While Canada's economy may be performing well in comparison to other countries, that hasn't necessarily translated into optimism.

According to the Royal Bank of Canada's Consumer Outlook Index, less than one-third of Canadians - 32 per cent - express positivity about the domestic economic situation faring favourably in 2012. That's down from 43 per cent who expressed confidence about the year ahead in January 2011 and 56 per cent in 2010.

Similarly, just 36 per cent believe their own financial situations will improve in 2012, declining from 38 per cent last year and 45 per cent in 2010.

Despite Canadians' pessimism about the country's and their own personal fiscal situations, many are taking action to improve their financial status. For instance, the RBC poll found that nearly one-third intend to focus on reducing their personal expenses in 2012 - such as lowering their credit card debt - and nearly one in four said they anticipate saving more in the coming year.

Dave McKay, group head of RBC's banking division, said this is a positive sign.

"We're encouraged to see that Canadians are trying to find ways to manage their finances," said McKay. "Reducing debt is a very good goal, but having money set aside for something unforeseen is also important. Sitting down with a financial planner to ensure you balance day-to-day-costs with growing your savings and planning for the unexpected should be part of your complete financial plan."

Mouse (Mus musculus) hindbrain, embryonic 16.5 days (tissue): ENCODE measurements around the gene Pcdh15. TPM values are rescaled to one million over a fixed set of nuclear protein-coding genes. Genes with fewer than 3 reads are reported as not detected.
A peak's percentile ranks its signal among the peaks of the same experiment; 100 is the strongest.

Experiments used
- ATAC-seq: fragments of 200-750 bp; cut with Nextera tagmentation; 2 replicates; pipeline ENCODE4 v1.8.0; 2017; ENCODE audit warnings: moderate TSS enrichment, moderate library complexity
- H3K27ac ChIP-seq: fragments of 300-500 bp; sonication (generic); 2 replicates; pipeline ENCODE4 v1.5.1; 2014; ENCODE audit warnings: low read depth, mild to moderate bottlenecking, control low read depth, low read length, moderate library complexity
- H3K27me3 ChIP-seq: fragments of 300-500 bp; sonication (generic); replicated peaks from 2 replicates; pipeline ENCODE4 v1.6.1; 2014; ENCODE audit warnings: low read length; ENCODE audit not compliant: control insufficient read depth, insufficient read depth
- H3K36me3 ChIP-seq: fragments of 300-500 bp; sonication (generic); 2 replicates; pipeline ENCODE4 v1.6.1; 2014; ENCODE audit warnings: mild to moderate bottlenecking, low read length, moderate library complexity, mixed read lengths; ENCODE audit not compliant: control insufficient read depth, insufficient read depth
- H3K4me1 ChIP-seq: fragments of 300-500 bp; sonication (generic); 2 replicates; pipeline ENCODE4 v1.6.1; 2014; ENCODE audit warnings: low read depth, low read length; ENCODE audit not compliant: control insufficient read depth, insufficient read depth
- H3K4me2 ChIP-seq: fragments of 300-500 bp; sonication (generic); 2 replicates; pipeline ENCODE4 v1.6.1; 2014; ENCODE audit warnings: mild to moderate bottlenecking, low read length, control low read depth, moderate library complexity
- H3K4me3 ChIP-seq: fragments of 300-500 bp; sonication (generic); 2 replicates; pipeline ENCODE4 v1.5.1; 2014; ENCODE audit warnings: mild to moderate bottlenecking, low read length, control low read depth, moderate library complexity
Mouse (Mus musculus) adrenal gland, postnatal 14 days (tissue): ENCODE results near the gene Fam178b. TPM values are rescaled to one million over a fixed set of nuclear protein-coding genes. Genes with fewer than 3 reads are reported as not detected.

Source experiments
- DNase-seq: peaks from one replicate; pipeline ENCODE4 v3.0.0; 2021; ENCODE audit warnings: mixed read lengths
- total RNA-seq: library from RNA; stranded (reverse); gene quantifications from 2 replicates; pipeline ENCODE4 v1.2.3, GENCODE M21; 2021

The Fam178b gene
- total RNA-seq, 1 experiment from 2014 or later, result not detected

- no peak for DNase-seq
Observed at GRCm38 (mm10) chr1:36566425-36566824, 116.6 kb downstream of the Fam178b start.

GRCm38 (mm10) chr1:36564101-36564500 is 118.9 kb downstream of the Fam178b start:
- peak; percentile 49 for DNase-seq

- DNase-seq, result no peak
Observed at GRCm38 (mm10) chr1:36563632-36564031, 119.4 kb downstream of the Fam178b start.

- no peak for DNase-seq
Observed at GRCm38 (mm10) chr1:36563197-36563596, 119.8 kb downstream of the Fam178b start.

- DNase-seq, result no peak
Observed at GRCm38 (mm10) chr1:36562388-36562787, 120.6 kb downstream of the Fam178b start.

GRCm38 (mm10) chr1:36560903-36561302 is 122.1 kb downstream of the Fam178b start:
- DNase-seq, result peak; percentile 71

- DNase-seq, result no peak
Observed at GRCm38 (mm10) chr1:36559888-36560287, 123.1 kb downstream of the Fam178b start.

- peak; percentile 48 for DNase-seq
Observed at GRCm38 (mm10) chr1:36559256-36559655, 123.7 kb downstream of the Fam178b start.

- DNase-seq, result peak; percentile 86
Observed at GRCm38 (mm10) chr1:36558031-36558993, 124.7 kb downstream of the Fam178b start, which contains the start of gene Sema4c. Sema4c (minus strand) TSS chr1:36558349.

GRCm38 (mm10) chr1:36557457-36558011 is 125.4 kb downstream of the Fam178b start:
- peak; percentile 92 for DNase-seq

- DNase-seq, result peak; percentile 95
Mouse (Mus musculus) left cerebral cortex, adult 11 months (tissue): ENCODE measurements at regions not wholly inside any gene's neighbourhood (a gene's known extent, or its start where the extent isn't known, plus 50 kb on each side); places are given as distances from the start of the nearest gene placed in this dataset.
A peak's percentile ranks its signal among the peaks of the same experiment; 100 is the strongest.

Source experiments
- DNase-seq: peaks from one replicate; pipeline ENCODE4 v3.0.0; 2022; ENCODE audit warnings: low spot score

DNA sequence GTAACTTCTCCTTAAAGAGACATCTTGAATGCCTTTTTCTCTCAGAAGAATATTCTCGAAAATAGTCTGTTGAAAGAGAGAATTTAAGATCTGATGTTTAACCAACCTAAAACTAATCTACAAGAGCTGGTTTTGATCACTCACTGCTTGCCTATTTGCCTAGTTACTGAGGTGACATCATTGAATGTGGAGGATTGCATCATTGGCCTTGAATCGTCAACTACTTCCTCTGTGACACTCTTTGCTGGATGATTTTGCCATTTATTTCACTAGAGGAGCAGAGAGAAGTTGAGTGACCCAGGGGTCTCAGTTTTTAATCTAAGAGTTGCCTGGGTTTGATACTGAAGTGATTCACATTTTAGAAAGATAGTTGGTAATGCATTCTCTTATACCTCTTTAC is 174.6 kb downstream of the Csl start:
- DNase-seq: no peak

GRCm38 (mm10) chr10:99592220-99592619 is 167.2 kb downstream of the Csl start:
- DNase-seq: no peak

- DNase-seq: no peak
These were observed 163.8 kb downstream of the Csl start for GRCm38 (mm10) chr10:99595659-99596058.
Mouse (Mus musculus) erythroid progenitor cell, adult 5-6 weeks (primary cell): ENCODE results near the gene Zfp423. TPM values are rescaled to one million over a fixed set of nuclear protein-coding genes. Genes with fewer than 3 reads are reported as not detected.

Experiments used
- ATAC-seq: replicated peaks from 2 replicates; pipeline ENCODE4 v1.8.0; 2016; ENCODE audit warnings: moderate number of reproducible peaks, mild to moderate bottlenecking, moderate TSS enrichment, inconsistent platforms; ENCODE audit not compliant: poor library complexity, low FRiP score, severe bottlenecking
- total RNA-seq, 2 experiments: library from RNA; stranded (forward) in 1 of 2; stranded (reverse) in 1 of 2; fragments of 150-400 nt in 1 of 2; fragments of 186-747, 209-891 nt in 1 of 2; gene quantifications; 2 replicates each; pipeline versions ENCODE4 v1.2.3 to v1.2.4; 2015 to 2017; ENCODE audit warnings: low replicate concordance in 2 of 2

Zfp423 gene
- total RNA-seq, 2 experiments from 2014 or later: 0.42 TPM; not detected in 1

Part of the reason why Canadians may be heightening their focus on finances may have something to do with their employment concerns. The poll found that job stress has elevated slightly, rising from 20 per cent last year to 21 per cent in 2010. In fact, Canadians are so intent about keeping their jobs, 30 per cent said they'd be willing to move to another part of the country if that was required of them. Many more Canadians are also planning to telecommute more frequently.

Individuals' willingness to work may also help explain why so many Canadians expect to work beyond the age of retirement.

According to human resources provider Randstad Canada, which recently conducted a survey among employees from 29 different countries around the world, more than half of Canadian employees anticipate working well into their retirement years. Furthermore, they're relatively happy to do so. Meanwhile, just 32 per cent of Canadian employees said they suspect they'll leave the workforce before their mid-60s.

Canadians' desire to work into and beyond their retirement years is shared by employees from other countries as well. For example, Randstad Canada reports that in India, Mexico and Singapore, 70 per cent of employees said they'll work beyond retirement and expect to be content about it. That's not the case among employees from several European countries, however. Less than 30 per cent of workers from France, Germany, Luxembourg and the Netherlands said they would be happy about working after retirement.

Back to top